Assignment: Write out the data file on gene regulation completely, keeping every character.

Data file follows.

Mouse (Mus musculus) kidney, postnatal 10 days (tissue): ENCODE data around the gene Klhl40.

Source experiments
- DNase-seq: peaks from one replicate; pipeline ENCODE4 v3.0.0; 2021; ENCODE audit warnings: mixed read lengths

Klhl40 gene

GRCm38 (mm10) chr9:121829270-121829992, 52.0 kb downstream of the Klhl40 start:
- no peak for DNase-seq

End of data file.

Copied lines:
Mouse (Mus musculus) kidney, postnatal 10 days (tissue): ENCODE data around the gene Klhl40.

Source experiments
- DNase-seq: peaks from one replicate; pipeline ENCODE4 v3.0.0; 2021; ENCODE audit warnings: mixed read lengths

Klhl40 gene

GRCm38 (mm10) chr9:121829270-121829992, 52.0 kb downstream of the Klhl40 start:
- no peak for DNase-seq